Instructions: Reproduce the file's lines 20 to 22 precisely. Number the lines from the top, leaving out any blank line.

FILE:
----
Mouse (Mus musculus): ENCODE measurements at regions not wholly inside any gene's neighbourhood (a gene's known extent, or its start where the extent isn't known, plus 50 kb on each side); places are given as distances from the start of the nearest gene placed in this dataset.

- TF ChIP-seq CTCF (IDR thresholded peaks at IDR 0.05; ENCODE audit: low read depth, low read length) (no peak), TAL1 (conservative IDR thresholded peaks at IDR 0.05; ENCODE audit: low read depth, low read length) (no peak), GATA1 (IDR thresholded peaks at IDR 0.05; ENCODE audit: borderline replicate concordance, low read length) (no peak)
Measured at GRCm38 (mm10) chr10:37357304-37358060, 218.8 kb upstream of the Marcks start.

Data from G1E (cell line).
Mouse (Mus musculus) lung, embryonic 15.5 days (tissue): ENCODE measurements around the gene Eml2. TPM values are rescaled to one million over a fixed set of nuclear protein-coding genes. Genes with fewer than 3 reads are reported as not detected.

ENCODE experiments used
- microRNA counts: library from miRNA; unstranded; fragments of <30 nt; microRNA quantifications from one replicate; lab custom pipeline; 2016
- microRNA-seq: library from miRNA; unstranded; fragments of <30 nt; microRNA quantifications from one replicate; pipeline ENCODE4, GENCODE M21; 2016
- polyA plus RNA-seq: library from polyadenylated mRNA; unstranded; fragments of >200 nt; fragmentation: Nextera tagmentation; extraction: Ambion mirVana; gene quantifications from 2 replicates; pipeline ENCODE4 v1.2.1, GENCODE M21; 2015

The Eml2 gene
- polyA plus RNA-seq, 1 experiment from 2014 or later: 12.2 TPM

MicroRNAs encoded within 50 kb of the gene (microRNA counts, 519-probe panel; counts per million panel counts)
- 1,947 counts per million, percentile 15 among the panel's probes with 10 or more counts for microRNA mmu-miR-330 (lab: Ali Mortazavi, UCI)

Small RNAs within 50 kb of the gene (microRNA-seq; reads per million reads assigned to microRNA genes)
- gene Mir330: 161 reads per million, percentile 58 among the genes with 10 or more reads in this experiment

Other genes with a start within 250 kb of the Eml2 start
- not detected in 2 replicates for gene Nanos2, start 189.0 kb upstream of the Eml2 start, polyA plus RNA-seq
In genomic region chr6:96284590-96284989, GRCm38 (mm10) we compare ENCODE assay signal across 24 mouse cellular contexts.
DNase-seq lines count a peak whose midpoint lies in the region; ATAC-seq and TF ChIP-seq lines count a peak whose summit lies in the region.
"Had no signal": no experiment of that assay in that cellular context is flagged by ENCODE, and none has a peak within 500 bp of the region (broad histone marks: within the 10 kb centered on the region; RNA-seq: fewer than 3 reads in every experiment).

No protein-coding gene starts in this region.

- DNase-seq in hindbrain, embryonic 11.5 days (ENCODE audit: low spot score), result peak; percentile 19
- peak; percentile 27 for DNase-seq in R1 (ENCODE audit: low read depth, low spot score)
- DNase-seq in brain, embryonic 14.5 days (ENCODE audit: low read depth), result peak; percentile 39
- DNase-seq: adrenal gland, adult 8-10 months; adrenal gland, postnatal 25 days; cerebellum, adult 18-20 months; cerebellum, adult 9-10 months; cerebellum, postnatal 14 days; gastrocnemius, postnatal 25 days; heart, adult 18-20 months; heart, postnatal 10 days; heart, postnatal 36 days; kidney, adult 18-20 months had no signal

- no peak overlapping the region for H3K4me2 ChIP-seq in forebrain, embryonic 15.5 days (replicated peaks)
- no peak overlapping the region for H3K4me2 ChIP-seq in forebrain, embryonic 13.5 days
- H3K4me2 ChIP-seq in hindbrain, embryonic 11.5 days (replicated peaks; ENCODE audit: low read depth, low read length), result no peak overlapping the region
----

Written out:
"Had no signal": no experiment of that assay in that cellular context is flagged by ENCODE, and none has a peak within 500 bp of the region (broad histone marks: within the 10 kb centered on the region; RNA-seq: fewer than 3 reads in every experiment).

No protein-coding gene starts in this region.

- DNase-seq in hindbrain, embryonic 11.5 days (ENCODE audit: low spot score), result peak; percentile 19